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This paper aims at providing an overview of the background, design and initial findings of Psychosis Incident Cohort Outcome Study (PICOS).
PICOS is a large multi-site population-based study on first-episode psychosis (FEP) patients attending public mental health services in the Veneto region (Italy) over a 3-year period. PICOS has a naturalistic longitudinal design and it includes three different modules addressing, respectively, clinical and social variables, genetics and brain imaging. Its primary aims are to characterize FEP patients in terms of clinical, psychological and social presentation, and to investigate the relative weight of clinical, environmental and biological factors (i.e. genetics and brain structure/functioning) in predicting the outcome of FEP.
An in-depth description of the research methodology is given first. Details on recruitment phase and baseline and follow-up evaluations are then provided. Initial findings relating to patients' baseline assessments are also presented. Future planned analyses are outlined.
Both strengths and limitations of PICOS are discussed in the light of issues not addressed in the current literature on FEP. This study aims at making a substantial contribution to research on FEP patients. It is hoped that the research strategies adopted in PICOS will enhance the convergence of methodologies in ongoing and future studies on FEP.
Abnormalities in incentive decision making, typically assessed using the Iowa Gambling Task (IGT), have been reported in both schizophrenia (SZ) and bipolar disorder (BD). We applied the Expectancy–Valence (E–V) model to determine whether motivational, cognitive and response selection component processes of IGT performance are differentially affected in SZ and BD.
Performance on the IGT was assessed in 280 individuals comprising 70 remitted patients with SZ, 70 remitted patients with BD and 140 age-, sex- and IQ-matched healthy individuals. Based on the E–V model, we extracted three parameters, ‘attention to gains or loses’, ‘expectancy learning’ and ‘response consistency’, that respectively reflect motivational, cognitive and response selection influences on IGT performance.
Both patient groups underperformed in the IGT compared to healthy individuals. However, the source of these deficits was diagnosis specific. Associative learning underlying the representation of expectancies was disrupted in SZ whereas BD was associated with increased incentive salience of gains. These findings were not attributable to non-specific effects of sex, IQ, psychopathology or medication.
Our results point to dissociable processes underlying abnormal incentive decision making in BD and SZ that could potentially be mapped to different neural circuits.
The amygdala plays a central role in the fronto-limbic network involved in the processing of emotions. Structural and functional abnormalities of the amygdala have recently been found in schizophrenia, although there are still contradictory results about its reduced or preserved volumes.
In order to address these contradictory findings and to further elucidate the possibly underlying pathophysiological process of the amygdala, we employed structural magnetic resonance imaging (MRI) and diffusion weighted imaging (DWI), exploring amygdalar volume and microstructural changes in 69 patients with schizophrenia and 72 matched healthy subjects, relating these indices to psychopathological measures.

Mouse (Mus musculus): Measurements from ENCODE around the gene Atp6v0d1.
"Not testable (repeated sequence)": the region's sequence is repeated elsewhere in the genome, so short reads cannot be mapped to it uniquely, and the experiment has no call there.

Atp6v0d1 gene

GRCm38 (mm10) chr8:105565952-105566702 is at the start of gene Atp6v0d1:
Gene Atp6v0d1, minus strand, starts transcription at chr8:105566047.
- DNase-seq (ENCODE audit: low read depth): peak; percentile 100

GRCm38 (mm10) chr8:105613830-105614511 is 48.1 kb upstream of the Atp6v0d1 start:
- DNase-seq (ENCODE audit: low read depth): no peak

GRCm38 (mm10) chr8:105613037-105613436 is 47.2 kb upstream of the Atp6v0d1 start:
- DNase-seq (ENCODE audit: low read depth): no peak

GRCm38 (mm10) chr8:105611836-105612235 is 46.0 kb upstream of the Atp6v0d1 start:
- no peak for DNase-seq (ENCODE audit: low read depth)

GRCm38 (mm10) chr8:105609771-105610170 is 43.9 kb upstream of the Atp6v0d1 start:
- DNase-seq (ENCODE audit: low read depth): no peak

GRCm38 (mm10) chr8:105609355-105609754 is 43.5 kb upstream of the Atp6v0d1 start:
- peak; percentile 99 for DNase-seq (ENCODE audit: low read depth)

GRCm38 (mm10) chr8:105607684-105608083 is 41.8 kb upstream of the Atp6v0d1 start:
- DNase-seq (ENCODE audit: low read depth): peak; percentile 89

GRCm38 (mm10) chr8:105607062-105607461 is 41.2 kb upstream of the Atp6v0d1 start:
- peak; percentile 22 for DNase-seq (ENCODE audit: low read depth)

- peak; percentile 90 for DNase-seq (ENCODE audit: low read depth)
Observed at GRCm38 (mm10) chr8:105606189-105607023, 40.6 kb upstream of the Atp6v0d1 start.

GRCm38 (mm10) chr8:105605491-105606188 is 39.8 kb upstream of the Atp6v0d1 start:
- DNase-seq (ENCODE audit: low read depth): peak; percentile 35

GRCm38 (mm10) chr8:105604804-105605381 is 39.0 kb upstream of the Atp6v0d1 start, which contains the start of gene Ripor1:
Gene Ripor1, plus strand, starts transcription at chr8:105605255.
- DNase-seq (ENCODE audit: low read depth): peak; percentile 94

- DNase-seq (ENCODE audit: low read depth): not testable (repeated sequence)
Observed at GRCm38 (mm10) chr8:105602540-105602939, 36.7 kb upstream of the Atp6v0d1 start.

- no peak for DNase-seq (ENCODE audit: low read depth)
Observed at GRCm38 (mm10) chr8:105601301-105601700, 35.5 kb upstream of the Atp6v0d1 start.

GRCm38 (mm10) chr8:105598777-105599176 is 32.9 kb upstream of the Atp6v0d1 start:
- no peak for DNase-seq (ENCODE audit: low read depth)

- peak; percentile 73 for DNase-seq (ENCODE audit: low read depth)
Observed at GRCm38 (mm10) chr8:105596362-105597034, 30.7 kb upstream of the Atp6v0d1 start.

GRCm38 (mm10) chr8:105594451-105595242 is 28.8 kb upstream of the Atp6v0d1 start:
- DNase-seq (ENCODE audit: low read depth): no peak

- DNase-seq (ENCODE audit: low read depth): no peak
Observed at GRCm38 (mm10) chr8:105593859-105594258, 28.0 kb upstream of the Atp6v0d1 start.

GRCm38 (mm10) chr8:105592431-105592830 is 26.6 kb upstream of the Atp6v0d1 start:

Measuring water diffusivity, the apparent diffusion coefficients (ADCs) for the right amygdala were found to be significantly greater in patients with schizophrenia compared with healthy controls, with a trend for abnormally reduced volumes. Also, significant correlations between mood symptoms and amygdalar volumes were found in schizophrenia.
We therefore provide evidence that schizophrenia is associated with disrupted tissue organization of the right amygdala, despite partially preserved size, which may ultimately lead to abnormal emotional processing in schizophrenia. This result confirms the major role of the amygdala in the pathophysiology of schizophrenia and is discussed with respect to amygdalar structural and functional abnormalities found in patients suffering from this illness.
Several, although not all, of the previous small diffusion-weighted imaging (DWI) studies have shown cortical white-matter disruption in schizophrenia.
To investigate cortical white-matter microstructure with DWI in a large community-based sample of people with schizophrenia.
Sixty-eight people with schizophrenia and 64 healthy controls underwent a session of DWI to obtain the apparent diffusion coefficient (ADC) of white-matter water molecules. Regions of interest were placed in cortical lobes.
Compared with controls, the schizophrenia group had significantly greater ADCs in frontal, temporal and occipital white matter (analysis of covariance, P < 0.05).
Our findings confirm the presence of cortical white-matter microstructure disruption in frontal and temporo-occipital lobes in the largest sample of people with schizophrenia thus for studied with this technique. Future brain imaging studies, together with genetic investigations, should further explore white-matter integrity and genes encoding myelin-related protein expression in people with first-episode schizophrenia and those at high risk of developing the disorder.
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